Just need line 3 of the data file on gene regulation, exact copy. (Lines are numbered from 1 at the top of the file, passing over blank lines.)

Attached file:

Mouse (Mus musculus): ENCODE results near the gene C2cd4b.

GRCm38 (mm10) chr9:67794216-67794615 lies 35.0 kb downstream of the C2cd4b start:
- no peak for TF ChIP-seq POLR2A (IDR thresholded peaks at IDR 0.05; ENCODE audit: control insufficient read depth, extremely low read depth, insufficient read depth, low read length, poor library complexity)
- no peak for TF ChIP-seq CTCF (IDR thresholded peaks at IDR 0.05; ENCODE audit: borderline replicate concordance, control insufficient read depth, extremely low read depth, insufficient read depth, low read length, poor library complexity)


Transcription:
- no peak for TF ChIP-seq POLR2A (IDR thresholded peaks at IDR 0.05; ENCODE audit: control insufficient read depth, extremely low read depth, insufficient read depth, low read length, poor library complexity)